Turkey season is fast approaching. Do you know where your gun is shooting? Jay Langston, editor of Turkey Call magazine from the National Wild Turkey Federation, recommends patterning your shotgun before each season. What if your retriever stepped on the barrel or someone knocked it down? Mishaps, unbeknownst to you, can cause you to miss or wound that gobbler. Your next box of shells might be slightly different from last year’s in powder, shotcup or buffering. All these things can affect what happens down-range.
The kill area on a turkey is the head and neck. Put a turkey target on a box and shoot from several distances, such as 10, 20, 30 and 40 yards. You’ll be able to see if the point of impact is off and check the performance. The “rubber meets the road,” so to speak in a 10-inch circle, says Langston. “You’ve got an effective turkey gun, if your gun, choke and ammunition combination puts 100 or more pellets in a 10-inch circle at 40 yards.”
Birchwood Casey’s self-adhesive Shoot*N* C targets show fluorescent yellow where the pellets have penetrated. This makes for easy counting of the holes even without the aid of binoculars or spotting scopes.
Ed Noonan, turkey hunter and outdoor writer, has shot over 60 birds. He swears by EOTech HOLOgraphic sights. There is no magnification, so the HOLOgraphic sight is legal in all states. Parallax makes the target appear to be in a different place depending on the shooter’s head position. The HOLOgraphic sight has no parallax, so it’s easy to target the bird.
Ade Advanced offers several options to help the hunter bring home the bird. One choice is a set of 45 degree iron sights that clamp onto the rib. Let us caution against only using a front sight. It’s tempting for the hunter to raise his/her head slightly just before the shot to see the turkey. This means turkey-1/hunter-0. The rear sight gives the shooter a reference point to stay on target. Here are other popular iron sights.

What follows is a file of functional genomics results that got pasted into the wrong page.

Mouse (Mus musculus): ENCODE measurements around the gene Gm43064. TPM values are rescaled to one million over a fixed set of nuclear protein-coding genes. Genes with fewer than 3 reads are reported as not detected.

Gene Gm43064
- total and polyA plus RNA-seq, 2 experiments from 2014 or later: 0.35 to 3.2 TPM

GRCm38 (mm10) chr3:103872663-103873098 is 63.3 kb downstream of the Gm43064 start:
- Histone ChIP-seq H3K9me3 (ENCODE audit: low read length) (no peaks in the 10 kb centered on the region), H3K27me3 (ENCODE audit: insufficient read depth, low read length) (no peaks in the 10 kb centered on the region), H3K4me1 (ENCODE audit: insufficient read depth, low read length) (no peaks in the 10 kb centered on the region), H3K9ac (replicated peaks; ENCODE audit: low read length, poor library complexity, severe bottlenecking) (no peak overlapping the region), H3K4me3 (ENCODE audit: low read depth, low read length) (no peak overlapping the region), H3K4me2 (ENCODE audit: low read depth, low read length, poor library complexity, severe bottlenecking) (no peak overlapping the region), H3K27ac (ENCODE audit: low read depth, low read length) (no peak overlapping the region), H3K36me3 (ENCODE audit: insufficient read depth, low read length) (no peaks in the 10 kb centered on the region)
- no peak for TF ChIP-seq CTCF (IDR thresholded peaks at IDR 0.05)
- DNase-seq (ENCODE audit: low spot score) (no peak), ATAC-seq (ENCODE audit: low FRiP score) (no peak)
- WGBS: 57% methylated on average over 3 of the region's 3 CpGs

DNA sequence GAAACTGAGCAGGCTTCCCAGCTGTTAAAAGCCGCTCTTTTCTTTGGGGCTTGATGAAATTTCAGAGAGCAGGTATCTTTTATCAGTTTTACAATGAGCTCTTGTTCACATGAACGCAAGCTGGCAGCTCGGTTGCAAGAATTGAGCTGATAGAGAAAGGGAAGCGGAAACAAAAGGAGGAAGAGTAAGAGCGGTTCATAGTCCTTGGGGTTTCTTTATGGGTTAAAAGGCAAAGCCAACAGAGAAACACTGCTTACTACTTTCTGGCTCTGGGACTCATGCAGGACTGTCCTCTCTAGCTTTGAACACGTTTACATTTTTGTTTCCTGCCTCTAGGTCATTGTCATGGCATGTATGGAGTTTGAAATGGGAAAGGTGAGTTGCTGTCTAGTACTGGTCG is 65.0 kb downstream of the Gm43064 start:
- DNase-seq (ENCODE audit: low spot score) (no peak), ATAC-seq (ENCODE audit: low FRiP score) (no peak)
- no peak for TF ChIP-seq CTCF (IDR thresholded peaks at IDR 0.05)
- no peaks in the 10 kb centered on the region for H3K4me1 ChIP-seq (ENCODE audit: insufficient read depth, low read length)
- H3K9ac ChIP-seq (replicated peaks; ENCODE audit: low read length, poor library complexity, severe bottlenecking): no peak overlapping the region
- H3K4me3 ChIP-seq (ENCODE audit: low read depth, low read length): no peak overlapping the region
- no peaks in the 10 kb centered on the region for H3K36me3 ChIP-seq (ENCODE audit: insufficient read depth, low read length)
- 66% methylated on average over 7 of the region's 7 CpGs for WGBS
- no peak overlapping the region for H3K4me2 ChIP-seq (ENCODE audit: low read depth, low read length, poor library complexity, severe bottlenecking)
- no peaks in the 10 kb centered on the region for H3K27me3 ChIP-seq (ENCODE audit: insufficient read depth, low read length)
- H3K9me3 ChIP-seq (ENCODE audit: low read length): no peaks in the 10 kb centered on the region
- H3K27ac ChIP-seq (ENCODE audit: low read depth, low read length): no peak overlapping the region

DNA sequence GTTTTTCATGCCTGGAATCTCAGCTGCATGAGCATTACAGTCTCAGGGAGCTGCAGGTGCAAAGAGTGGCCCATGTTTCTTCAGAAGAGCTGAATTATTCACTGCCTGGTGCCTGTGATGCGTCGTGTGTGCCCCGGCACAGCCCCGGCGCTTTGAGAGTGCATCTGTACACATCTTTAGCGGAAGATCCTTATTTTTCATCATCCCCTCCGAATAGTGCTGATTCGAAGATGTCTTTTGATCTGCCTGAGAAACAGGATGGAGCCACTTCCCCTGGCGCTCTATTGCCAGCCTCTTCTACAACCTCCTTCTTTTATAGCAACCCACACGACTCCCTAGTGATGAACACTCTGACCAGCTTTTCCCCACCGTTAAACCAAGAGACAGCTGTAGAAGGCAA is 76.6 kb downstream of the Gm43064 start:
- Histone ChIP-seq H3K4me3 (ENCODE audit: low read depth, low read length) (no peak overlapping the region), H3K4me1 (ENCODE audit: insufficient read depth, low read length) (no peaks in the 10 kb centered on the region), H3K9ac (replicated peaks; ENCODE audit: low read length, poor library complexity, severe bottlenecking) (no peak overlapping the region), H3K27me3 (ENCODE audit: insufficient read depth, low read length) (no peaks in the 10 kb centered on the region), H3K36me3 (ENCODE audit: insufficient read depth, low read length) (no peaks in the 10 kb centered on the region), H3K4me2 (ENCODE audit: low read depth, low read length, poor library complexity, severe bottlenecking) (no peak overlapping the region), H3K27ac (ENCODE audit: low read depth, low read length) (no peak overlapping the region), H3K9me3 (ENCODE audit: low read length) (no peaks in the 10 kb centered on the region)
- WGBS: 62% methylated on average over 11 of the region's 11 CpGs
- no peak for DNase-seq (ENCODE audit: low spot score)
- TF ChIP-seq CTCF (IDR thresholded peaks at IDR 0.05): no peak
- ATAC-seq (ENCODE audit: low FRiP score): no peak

If you’re looking for a scope, have a look at Millett’s premier turkey hunting product, the REDOT scope. REDOT is a trademarked name that is often used generically, such as Xerox has become a generic name for a paper copy. REDOT has a LED red dot that can be adjusted to accommodate different lighting conditions. For instance, a bright dot in low light will flare. This makes it difficult to distinguish the target. Chuck Miller of Millett recommends a 5-minute sized dot for turkey hunting in combination with a 30 mm tube. “The 30 mm tube gives you a big field of view when you’re hunkered down against the tree calling in the gobbler,” says Miller.
The new Multidot SP offers 4 choices of dots–3, 5, 8 and 10 minute–all in one.
The REDOT scope is mounted using the trigger guard pins for a rock-solid saddle mount that fits most popular guns. There’s no parallax and the scopes are designed to be waterproof and shock proof.
HIVIZ makes high-glow light pipes and magnetic snap on/off bases for wide, medium, narrow and plain barrel guns. The sights are designed to enhance the sight picture and encourage the shooter to shoulder the gun properly and keep her/his head on the stock.
Confidence is a big factor in hunting success. You need to know you and your gun are on target BEFORE the gobbler struts into range.